Small VARs make big waves in SMB waters
Sometimes it pays being a small fish in a small pond. The pond in question is the SMB market. The fact is, large vendors historically just can't seem to make waves in this space.
According to VARBusiness' SMB end-user study, small-to-midsize business customers have, on average, more than $9 million allotted for technology expenditures this year, which makes it a fairly lucrative market space. With all the muscle powering some of the big integrators, smaller players are beating up the competition. Here's why.
1. SMB VARs Have SMB Experience
SMBs are more likely to do business with VARs familiar with the SMB market.
"We've been in business since 1987, and we have a very loyal customer base. We have instant creditability with the solutions that we recommend that perhaps a newer VAR might not have," says Donald Alyea, executive director of sales and marketing at MegaHaus, a 65-person solution provider in Dickinson, Texas. "Because we have loyalty, there are dollars being spent with companies such as ours that people have grown to know and trust over the years. That's a key element to our ongoing success."
Gregg Pickens, president of Digital DOT Systems, a small Mac-oriented, five-person VAR in Omaha, Neb., leveraged his prior experience to get his start-up off the ground. He and his partner, Bob Austin, bought the Mac division of their former employer, Computer Systems, which gave them the ability to better serve their Mac-oriented customer base that was built during a 20-year time period.
"If I had to start from scratch, it would have been a lot tougher; we wouldn't have the client base," Pickens says. "It would have been harder to get started. With this company, we pretty much made money the first day we opened the door, because we tried to continue what we were doing [at our old company."
But it's a Catch 22: If you don't have experience, how are you supposed to get any? For those VARs, the answer may be in partnering.
2. SMB VARs Know How To Partner Effectively
It's the SMB integrators' ability to "tweak" their businesses for clients that makes them desirable to small clients.
"We bring big expertise from a smaller company with a more personalized feel," says Gus Chiarello, business development manager at Atlantic Business Products, New York. "Often, [vendors are so big that they can't be specialized. It benefits them to partner with smaller SMB VARs that can offer that quality."
C.J. Wang, CEO of PurpleGranite, a 15-person shop in Syosset, N.Y., agrees.
"It's not profitable for larger companies to move into the SMB space. They work in the enterprise environment where if they can't send in 200 people to do a job, they don't want to do it," he says. "In our case, we send in one or two people. They all want to get into the SMB space. So they are partnering with people like us to do so."
Many big-name vendors, in fact, are eagerly searching out small players to guide them through the intracacies of SMBs.
"They need us more than we need them," Wang says. "The big fish can't come into the pond,the pond is too small for them. If you look at the IBMs, HPs, Compaqs,let's say there are 10 of them on top. Well, there are thousands of us. And their marketing strategy is different. They aren't going to customize anything, which is why, for example, IBM has thousands of business partners. That is the only way it can get into the SMB space."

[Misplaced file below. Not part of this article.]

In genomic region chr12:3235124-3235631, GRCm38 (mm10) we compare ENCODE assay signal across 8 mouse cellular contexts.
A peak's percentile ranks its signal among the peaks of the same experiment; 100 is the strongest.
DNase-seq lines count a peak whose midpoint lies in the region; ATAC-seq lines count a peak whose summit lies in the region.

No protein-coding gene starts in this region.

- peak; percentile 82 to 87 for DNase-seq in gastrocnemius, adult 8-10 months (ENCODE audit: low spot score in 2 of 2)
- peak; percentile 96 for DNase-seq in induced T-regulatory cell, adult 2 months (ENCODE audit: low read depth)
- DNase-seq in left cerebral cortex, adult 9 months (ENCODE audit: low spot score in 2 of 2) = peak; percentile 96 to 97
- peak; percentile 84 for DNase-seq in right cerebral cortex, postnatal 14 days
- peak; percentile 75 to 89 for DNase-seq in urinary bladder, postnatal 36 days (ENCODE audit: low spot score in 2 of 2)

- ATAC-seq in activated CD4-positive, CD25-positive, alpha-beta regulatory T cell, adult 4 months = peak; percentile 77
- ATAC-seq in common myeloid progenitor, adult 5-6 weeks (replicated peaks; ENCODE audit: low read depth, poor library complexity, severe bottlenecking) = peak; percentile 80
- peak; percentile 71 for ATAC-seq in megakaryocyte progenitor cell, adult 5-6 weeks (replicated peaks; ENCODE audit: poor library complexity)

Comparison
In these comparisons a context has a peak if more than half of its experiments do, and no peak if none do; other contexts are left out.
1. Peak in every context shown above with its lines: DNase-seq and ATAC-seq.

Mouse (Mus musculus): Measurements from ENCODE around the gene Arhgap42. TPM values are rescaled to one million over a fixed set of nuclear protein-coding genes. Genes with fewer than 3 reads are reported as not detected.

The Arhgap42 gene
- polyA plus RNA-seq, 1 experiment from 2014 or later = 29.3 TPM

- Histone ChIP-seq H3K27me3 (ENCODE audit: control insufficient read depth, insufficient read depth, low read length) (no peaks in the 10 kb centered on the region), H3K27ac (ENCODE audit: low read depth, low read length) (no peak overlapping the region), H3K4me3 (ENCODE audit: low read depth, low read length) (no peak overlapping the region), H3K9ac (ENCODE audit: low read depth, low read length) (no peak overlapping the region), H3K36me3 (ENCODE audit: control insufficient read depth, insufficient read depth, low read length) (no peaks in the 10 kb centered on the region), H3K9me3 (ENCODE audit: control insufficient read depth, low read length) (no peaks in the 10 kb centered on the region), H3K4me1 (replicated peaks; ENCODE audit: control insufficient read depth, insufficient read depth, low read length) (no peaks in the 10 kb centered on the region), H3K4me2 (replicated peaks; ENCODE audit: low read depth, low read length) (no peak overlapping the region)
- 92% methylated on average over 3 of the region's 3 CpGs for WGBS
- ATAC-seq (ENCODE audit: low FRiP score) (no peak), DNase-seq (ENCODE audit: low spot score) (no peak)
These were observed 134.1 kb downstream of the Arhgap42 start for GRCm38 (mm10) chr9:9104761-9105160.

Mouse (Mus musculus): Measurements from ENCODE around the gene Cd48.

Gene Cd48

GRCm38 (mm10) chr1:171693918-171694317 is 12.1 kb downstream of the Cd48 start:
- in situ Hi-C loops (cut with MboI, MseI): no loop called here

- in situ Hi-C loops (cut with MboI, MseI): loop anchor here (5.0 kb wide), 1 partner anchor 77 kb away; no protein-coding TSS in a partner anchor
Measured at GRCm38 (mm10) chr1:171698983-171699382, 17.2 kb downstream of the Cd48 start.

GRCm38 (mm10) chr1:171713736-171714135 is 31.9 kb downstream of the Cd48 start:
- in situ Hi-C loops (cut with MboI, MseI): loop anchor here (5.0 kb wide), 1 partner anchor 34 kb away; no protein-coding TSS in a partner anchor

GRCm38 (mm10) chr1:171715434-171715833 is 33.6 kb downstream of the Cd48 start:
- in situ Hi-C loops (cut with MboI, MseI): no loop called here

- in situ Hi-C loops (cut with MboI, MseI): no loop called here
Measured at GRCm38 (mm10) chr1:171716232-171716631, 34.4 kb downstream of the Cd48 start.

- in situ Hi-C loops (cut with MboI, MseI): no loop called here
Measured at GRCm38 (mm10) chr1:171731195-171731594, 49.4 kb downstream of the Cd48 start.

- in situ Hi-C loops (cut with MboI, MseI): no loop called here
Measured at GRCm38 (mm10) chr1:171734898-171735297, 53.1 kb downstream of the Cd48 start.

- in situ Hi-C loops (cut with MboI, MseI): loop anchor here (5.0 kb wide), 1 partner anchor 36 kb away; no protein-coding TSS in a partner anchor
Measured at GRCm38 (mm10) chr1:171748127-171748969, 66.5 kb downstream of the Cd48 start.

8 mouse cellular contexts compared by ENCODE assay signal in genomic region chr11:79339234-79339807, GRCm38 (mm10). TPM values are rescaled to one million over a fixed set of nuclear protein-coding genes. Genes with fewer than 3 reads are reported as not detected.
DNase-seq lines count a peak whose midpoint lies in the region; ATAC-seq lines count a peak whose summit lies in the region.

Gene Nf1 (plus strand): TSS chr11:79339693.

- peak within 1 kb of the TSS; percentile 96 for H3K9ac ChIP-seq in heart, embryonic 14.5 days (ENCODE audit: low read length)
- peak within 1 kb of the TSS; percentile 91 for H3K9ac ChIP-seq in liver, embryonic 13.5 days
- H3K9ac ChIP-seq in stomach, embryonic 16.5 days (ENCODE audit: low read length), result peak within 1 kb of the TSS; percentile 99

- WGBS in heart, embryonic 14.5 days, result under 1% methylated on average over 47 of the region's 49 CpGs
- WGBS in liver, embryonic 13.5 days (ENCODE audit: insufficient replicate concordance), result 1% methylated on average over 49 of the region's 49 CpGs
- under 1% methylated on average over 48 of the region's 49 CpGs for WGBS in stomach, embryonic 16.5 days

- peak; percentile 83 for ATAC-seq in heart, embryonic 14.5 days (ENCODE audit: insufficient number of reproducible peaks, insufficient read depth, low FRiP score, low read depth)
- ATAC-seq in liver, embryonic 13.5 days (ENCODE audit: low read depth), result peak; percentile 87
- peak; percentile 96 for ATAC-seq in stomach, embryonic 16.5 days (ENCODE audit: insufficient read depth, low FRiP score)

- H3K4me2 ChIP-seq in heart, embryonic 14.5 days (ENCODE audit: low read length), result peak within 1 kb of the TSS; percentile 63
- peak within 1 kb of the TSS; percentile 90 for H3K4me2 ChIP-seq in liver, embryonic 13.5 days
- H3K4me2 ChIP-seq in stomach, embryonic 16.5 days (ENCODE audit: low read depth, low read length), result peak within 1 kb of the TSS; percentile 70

Many of these VARs note that when they select a partner, they also evaluate the other company's channel strategy. For instance, Wang says he prefers Intel.
"Intel doesn't even sell direct. They sell to the Dells and the IBMs, top OEMs and thousands of us," he says. "They support us to go into the space. They have the right strategy, and they win hands down every time in terms of how they support the channel."
In addition, partners typically complement one another, a strategy that allows each to focus on its individual strengths. That, in turn, leads us to our third point.
3. SMB VARs Recognize Their Core Competencies
Knowing when to turn to partners for assistance is essential for SMB VARs to hone in on what they do best. They can then take those strengths and use them to court partners as well as clients. Many SMBs are themselves niche players and all too happy to work with VARs that are experts in those market segments.
"We don't have too many competitors that do exactly what we do," Pickens says. "We have competitors that,maybe,do parts of what we do, but not the whole thing."
Keep in mind, as well, that when SMBs turn to you, they're doing so because of your specific expertise.
"It's our ability to bring to the table small, local manufacturers [that makes us successful," says Roland Anderson, operations manager at Cypress, Calif.-based DapTech Consulting, which was formed in March with eight employees. "[We offer a personalized contact, which is a big aspect when you are a small VAR."
Anderson sometimes brings a small team of vendors with him when he is pitching a client on a solution,teams that often include the actual founders of companies, he says. That's in contrast to larger companies, which usually send representatives.
In the End
What allows you to be successful in your partnerships, your niche and your business is how you embrace other businesses around you.
"I think that your competition is what you perceive it to be," Digital DOT's
Pickens says. "If you see black clouds on the horizon with these large competitors, and you get in that mindset,then that's what your result will be. But, if you think, 'How can I compete against these companies and create a niche for myself,and create a unique place in the marketplace for my products and services?' then that's what allows you to be successful and compete successfully against those companies."